• Chazon Ovadyah (pg 143-5) quotes Rav Ezra Attiah, who argues on the Binyan Tzion based on Kiddushin 23b which says that there’s no Shelichut if one couldn’t do it oneself. Rav Ovadyah answers that this only applies when the sender isn’t chayav in that mitzvah; however, all Jews are chayav in Mishloach Manot.
    • Mishna Brurah 695:18 quotes the question of the Binyan Tzion. Chatom Sofer on Gittin 22b and Yafeh Lelev 695:19 insist on having a messenger. However, Maadeni Shlomo (pg 121) quoting Chazon Ish, Chazon Ovadyah (pg 143), Sh"t Tzitz Eliezer 9:33, Sh”t Yehuda Yaaleh OC 207, Eshel Avraham 695, Sh”t Nachalat Binyamin 136, Sh”t Elef Lecha Shlomo OC 383, Sh”t Yad HaLevi OC 118, and Rabbi Sobolofsky (3/8/09 “Mishloach Manos- Fact and Fiction”) hold one doesn’t need a messenger. See also Sh”t Yabia Omer 9:71 who writes that one can rely on a Shaliach to fulfill his mission.
    • Rav Yisroel Belsky (Piskei Harav Belsky page 122) is cited as ruling that although the majority of poskim maintain that one may deliver Mishloach Manos himself, nonetheless, one should send at least one set of Mishloach Manos with a messenger to accommodate all opinions.
  35. Chazon Ovadyah (pg 145-6), Mekor Chaim 694, Chatom Sofer (Gittin 22b)
  36. Rama 695:4
  37. Chatom Sofer 196, Pri Chadash (quoted by Mishna Brurah 695:23)
  38. Chida in Kikar LeAden (pg 21b) writes that from the פסוק one must send both portions at once. Chazon Ovadyah (pg 131) writes that preferably one should give both portions together.
  39. Halichot Shlomo 19:13, Chazon Ovadyah (pg 133), Yalkut Yosef (Kitzur S”A 694:4(4)
  40. Halichot Shlomo 19:14
  41. Aruch HaShulchan 695:16 writes that if the recipient doesn’t return home during the day and doesn’t know about it, even if his family accepts it for him, the giver doesn’t fulfill his obligation. Yalkut Yosef 695:4(28) agrees. 3. Moadei Yeshurun (Purim pg 59) quoting Rav Moshe disagrees with the Aruch HaShulchan. See, also, Adar VePurim (pg 158) who quotes Rav Moshe Feinstein as saying that if a woman accepted Mishloach Manot on behalf of her husband, even if he didn’t know about it on purim, nonetheless, the giver fulfills his obligation.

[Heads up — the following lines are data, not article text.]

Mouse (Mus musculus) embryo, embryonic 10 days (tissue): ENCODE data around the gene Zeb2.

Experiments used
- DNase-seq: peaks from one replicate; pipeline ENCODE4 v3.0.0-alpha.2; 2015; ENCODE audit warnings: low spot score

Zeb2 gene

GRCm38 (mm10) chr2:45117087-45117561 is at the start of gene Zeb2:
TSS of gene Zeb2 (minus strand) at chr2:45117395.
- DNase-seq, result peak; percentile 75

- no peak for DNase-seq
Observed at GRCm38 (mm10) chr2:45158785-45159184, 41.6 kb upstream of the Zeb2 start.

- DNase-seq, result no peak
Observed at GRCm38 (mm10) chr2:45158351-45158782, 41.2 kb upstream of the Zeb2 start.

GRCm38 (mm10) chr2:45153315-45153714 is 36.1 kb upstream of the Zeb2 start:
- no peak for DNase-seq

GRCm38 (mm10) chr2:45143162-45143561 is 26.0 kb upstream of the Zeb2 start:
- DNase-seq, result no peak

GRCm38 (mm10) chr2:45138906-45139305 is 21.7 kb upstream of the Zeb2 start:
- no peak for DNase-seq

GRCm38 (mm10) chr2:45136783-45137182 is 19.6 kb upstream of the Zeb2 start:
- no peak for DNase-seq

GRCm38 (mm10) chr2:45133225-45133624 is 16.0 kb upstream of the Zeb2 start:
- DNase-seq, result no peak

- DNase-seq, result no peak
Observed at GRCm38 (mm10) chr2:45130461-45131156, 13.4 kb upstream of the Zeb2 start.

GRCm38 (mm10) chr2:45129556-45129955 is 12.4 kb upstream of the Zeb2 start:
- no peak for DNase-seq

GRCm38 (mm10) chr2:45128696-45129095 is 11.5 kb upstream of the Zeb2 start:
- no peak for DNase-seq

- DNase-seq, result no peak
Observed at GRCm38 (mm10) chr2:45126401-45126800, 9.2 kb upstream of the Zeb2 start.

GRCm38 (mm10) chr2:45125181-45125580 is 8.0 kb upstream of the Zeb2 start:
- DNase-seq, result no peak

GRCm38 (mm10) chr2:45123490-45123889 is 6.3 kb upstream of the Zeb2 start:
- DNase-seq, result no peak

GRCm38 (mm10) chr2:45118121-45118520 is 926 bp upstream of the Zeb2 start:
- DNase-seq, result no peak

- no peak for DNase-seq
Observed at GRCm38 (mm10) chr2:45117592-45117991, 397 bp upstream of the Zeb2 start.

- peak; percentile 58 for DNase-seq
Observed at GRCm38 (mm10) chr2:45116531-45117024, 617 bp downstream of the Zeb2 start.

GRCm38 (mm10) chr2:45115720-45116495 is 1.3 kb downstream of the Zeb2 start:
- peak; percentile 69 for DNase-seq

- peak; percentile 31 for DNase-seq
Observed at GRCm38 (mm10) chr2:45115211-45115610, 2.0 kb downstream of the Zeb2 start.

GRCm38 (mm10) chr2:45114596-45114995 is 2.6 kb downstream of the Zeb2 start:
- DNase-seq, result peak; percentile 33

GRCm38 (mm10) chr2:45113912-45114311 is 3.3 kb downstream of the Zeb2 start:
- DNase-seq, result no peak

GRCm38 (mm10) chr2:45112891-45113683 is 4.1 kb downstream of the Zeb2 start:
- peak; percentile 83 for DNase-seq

42. Rav Schachter (Corona teshuva #56)
  43. Rama 695:4 writes that women are obligated in Mishloach Manot. The Biur Hagra 695:4, Pri Megadim (695 E”A 14), Aruch HaShulchan 695:18, Kitzur Shulchan Aruch 142:4, Ben Ish Chai (Parshat Titsaveh #17), Chaye Adam (Vol 3 155:33), Kaf HaChaim 695:53, Mishna Brurah 695:25, and Chazon Ovadyah (pg 140) all hold like the Rama. However, Maharikash 695 and Pri Chadash (end of 695) disagree and hold that women are not obligated in Mishloach Manot.
  44. Magen Avraham 695:14 writes some women rely on their husband to send Mishloach Manot for them, however, he concludes that women should be strict and fulfill the mitzvah themselves. The Magen Avraham is quoted by the achronim including Eliya Rabba 695:13, Chaye Adam (Moadim 155:33), Kitzur Shulchan Aruch 142:4, Mishna Brurah 695:25, Aruch Hashulchan 695:18, and Kaf Hachaim 695:53. Rav Shlomo Zalman (Halichot Shlomo ch. 19 fnt. 27) writes that Magen Avraham means that they should be strict to send for her specifically, that is, to tell her that it is her mishloach manot and the recipient should know that it is from her. Rav Shlomo Zalman explains that Magen Avraham does not mean that she needs to own the Mishloach Manot herself. Kaf Hachaim implies that she needs to own it herself or at least send it herself and not have her husband do it for her. Also, Rav Elyashiv (cited by Dirshu 695:58) held that the wife should own it herself.
  45. Halichot Baytah 24:25 (also quoted in Halichot Shlomo 19:15 and 19:17 pg 337-8) in name of Rav Shlomo Auerbach writes that a women can fulfill her obligation by a joint gift with her husband to someone else if there’s a contribution of 2 Manot per person, whereas Chazon Ovadyah (pg 137-8) writes that it’s sufficient if altogether there’s a proper Mishloach Manot.
  46. Halichot Shlomo 19:15
  47. Halichot Shlomo 19:16
  48. Pri Megadim 695:14
  49. Or Letzion 4:59:4
  50. Moadim UZmanim (vol 2 siman 186)
  51. Ben Ish Chai Parashat Tetzaveh Halacha 16 and Kaf Hachaim 694:12. Aruch HaShulchan 695 on the other hand permits it
  52. Halichot Shlomo 19:18
  53. Halichot Shlomo 19:19